It’s easy to smile when things go your way, but how we react when things go south is the true test.
When things happen just as you’d hoped, your pulse races. Adrenaline flows and you can’t help but tell the world. The smile on your face is uncontrollable. Nobody can tear you down in that moment. Things went exactly as you’d hoped. Maybe better. You put everything you had into that project . You dreamed of the success, the riches, the fans, and how everyone would fawn over your talent. Now that moment is here.
But what about the other side of coin? The one we all see far more regularly?
You’ve spent X amount of time on your project, and as above, you’ve dreamed about what it will be like when everyone see’s it. You’ve created it, tested it, polished it and now it’s ready. Regardless of the outcome, congratulations, you saw the project through to the end. A huge feet no doubt.
But then something awful and yet all too common happens. You give it to the world and they spit it back at you. It’s not functional, it’s terribly written, not enough editing, someone else already came up with a similar product that outshines yours. Your devastated. Your very soul is being ripped out. That same soul you plunged into your project night after night, on weekends and holidays. You put everything you had into it and they hate it? How can that be?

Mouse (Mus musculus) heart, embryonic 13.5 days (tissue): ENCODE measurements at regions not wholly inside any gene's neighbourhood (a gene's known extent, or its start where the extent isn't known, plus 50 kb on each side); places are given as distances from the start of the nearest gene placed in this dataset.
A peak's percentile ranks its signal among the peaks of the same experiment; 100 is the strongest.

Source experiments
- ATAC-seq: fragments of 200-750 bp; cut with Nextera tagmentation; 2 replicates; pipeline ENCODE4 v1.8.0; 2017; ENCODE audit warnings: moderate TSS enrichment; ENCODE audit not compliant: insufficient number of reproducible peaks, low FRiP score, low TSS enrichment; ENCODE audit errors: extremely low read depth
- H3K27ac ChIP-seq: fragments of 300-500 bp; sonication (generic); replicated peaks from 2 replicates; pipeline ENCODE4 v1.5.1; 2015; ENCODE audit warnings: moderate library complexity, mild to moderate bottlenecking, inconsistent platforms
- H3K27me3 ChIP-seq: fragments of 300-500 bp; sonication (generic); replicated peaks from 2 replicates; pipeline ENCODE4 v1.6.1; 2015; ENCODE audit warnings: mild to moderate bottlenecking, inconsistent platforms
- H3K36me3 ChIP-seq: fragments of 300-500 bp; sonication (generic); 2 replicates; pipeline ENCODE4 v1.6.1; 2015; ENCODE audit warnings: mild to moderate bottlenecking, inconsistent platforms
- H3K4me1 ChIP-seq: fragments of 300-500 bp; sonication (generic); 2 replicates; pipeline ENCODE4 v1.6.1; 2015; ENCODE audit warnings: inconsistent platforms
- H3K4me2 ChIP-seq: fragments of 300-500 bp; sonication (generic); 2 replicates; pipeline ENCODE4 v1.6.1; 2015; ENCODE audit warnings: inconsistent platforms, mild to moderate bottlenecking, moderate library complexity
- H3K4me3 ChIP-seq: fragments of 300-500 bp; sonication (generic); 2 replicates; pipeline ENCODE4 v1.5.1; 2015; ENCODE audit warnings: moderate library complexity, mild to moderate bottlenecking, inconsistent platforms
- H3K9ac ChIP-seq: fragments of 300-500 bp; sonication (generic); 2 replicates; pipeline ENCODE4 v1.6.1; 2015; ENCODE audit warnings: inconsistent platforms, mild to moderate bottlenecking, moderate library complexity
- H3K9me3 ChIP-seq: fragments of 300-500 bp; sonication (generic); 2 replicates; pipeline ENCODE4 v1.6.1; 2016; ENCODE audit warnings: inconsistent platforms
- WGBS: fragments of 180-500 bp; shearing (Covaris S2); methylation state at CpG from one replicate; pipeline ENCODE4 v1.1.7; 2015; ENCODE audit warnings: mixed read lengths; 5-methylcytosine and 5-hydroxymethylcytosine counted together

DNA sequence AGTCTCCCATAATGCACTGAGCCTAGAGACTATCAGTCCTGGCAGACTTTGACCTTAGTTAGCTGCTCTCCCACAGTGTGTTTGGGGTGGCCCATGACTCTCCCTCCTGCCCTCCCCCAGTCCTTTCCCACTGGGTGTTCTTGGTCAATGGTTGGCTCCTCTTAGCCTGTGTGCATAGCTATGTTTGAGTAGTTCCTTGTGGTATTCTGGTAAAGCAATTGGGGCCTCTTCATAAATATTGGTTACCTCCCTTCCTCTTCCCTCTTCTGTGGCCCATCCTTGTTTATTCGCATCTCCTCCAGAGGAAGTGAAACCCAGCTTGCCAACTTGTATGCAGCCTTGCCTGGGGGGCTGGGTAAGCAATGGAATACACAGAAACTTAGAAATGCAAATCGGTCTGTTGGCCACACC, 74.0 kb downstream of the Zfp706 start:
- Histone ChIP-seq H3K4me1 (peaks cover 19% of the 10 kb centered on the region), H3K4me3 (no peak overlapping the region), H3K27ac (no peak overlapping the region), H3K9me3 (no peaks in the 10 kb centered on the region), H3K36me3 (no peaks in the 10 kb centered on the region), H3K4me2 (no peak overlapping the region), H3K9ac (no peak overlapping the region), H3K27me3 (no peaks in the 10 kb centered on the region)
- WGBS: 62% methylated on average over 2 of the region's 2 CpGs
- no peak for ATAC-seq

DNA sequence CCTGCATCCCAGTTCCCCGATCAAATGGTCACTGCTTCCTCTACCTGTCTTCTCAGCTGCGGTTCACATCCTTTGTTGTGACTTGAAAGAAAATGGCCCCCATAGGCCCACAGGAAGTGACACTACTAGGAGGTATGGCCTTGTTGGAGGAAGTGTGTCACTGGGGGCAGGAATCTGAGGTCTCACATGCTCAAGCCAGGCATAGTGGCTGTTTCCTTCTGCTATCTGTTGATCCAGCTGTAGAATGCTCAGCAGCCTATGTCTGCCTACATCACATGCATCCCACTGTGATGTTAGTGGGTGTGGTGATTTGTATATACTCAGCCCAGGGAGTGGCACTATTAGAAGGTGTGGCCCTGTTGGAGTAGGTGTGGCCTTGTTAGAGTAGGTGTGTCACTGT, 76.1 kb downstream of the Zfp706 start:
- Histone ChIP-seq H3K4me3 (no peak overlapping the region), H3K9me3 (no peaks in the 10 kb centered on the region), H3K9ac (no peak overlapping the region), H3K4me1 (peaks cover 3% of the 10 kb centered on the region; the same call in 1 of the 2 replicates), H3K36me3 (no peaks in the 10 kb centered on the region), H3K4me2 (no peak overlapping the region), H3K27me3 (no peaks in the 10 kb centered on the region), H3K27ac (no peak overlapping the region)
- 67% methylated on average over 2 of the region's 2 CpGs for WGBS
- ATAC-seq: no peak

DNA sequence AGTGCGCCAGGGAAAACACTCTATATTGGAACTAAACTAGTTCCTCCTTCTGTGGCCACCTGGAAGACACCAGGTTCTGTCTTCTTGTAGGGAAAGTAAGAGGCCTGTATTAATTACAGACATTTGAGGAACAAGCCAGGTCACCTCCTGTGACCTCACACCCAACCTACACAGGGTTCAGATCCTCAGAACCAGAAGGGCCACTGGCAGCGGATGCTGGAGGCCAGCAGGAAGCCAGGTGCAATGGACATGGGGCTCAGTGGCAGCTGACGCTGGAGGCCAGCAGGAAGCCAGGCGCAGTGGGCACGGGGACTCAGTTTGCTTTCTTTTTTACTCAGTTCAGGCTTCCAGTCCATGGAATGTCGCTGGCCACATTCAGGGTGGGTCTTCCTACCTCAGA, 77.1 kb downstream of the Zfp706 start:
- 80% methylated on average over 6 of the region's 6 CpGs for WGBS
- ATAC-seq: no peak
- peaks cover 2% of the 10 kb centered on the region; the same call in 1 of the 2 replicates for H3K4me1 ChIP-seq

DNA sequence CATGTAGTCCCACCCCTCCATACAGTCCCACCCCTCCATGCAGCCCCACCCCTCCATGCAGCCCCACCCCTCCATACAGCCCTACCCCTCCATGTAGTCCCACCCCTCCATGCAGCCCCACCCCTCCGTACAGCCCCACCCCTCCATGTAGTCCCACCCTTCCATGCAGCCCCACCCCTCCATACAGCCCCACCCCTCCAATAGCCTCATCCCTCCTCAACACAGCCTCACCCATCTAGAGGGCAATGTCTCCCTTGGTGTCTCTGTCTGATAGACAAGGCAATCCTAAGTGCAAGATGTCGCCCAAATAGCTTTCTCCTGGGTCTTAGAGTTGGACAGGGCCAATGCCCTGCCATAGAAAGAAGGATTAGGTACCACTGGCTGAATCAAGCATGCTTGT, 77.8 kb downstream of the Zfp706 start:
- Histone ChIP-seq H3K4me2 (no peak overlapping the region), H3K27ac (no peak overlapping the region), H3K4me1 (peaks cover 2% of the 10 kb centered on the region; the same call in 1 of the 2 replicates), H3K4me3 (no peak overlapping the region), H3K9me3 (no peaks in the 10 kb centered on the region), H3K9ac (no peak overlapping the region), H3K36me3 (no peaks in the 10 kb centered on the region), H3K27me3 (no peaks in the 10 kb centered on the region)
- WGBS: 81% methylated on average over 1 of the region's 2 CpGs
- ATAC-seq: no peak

Before you react, take a breath. I’d tell you to forget about it for a while, but we both know that’s not possible. Instead, walk away from it for a few days. Rethink everything. Maybe your audience wasn’t ready for it. It really is brilliant. Maybe you didn’t do enough research, and you were ill prepared. Or maybe, your project just wasn’t as ready as you thought. The reasons why the world didn’t embrace it doesn’t matter. What matters is how they see you after they reject it.
Do they forget you entirely because you gave up and vanished? Did you become hostile and lash back at the world ? Careful, there maybe be a remix in the making. Or did you take a moment and review your approach? With a new vigour and determination, you’ll be back, better than ever.
The way we come back from failure, whether epic in proportion, or miniscule at best, is how the world will see and remember us. But failure does not mean we are destined to fail forever. It doesn’t mean that we should give up. It means we need to try again.
Rethink the project or start a new one, but either way, don’t let failure deter you. After all, it was Thomas Edison who said “I haven’t failed. I’ve found 10,000 ways that don’t work.”
And then there was light.